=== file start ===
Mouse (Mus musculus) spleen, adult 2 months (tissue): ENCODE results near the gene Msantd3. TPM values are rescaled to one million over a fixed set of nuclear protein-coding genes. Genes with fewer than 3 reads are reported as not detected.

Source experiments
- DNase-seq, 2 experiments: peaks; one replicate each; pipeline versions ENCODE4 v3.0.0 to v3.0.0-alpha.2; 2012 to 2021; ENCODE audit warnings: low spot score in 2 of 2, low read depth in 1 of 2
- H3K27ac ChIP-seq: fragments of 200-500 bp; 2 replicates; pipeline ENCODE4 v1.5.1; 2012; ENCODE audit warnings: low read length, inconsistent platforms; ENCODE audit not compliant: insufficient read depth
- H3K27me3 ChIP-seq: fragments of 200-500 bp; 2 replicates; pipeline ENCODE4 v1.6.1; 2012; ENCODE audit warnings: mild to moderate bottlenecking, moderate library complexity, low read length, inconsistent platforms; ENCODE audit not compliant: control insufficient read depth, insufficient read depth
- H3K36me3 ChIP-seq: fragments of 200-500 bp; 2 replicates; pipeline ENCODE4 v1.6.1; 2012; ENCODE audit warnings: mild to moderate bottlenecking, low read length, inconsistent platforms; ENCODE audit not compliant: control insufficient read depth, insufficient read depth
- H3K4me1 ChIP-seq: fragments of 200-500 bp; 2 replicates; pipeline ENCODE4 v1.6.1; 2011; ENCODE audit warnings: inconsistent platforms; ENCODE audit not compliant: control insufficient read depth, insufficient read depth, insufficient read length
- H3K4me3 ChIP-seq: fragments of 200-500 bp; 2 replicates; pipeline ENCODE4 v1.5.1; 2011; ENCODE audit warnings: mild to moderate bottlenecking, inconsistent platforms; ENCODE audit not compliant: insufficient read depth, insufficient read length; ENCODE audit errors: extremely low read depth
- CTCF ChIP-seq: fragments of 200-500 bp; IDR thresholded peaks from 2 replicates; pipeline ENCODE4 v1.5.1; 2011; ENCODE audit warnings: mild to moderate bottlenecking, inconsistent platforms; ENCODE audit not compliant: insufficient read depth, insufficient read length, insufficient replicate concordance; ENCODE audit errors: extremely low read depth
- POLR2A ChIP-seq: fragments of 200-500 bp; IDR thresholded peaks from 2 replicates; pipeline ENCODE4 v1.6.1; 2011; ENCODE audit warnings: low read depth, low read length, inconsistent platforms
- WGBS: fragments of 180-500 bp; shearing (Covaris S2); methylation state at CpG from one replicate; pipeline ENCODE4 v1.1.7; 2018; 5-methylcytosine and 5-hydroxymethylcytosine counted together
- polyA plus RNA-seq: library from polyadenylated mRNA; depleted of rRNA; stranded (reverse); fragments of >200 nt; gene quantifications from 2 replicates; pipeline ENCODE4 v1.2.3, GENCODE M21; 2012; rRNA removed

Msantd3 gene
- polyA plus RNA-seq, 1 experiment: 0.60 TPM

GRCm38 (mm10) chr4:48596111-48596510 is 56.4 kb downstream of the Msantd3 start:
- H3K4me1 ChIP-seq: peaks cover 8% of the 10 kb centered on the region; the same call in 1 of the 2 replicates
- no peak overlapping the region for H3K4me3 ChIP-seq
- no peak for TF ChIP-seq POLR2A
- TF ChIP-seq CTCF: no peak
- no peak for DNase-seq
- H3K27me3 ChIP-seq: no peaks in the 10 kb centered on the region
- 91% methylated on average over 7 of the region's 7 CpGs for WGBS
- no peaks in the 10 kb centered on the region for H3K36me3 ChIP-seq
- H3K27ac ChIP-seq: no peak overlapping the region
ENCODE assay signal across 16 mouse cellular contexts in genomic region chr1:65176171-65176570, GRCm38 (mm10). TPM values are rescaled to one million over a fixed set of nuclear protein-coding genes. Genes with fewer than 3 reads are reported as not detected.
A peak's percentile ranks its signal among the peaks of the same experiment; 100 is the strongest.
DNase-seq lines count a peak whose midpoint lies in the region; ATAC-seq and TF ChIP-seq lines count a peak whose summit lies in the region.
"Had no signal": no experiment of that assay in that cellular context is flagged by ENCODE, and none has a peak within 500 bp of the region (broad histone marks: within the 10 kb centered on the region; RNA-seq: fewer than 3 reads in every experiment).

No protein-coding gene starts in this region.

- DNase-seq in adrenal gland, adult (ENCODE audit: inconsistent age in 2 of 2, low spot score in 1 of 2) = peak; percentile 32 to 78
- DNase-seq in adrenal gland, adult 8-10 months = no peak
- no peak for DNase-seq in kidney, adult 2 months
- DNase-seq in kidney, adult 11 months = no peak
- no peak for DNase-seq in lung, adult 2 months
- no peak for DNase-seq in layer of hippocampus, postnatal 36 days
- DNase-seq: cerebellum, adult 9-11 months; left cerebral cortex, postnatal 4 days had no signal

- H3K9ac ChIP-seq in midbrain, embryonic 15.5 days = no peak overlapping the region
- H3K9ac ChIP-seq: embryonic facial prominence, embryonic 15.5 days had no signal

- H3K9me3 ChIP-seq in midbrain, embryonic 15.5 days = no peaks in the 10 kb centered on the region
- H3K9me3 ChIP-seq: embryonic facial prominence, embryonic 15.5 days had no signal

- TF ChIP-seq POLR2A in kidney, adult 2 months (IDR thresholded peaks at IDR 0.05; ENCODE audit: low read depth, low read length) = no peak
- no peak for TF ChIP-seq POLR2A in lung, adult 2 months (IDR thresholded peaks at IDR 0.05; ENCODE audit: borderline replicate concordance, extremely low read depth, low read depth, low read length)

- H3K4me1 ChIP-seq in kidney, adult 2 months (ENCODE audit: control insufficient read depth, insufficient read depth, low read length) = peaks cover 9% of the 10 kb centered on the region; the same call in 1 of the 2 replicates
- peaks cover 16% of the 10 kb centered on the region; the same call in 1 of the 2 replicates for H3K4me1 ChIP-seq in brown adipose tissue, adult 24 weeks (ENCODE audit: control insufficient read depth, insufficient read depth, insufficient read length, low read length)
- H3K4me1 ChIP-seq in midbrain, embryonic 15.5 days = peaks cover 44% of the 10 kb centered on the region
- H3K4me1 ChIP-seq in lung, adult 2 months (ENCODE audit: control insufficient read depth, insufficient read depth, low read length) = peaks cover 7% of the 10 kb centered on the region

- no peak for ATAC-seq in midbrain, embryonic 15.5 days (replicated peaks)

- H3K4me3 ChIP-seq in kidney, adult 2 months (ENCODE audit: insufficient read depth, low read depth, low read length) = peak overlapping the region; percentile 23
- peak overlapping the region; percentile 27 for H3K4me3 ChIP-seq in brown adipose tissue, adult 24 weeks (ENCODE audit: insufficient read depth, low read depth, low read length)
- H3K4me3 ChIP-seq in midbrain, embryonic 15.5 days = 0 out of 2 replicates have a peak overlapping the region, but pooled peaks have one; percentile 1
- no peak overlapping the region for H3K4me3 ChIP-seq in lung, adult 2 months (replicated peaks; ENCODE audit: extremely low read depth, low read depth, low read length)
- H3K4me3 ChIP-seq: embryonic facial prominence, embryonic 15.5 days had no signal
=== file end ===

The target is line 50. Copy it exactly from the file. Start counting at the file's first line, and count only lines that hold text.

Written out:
- H3K4me3 ChIP-seq in midbrain, embryonic 15.5 days = 0 out of 2 replicates have a peak overlapping the region, but pooled peaks have one; percentile 1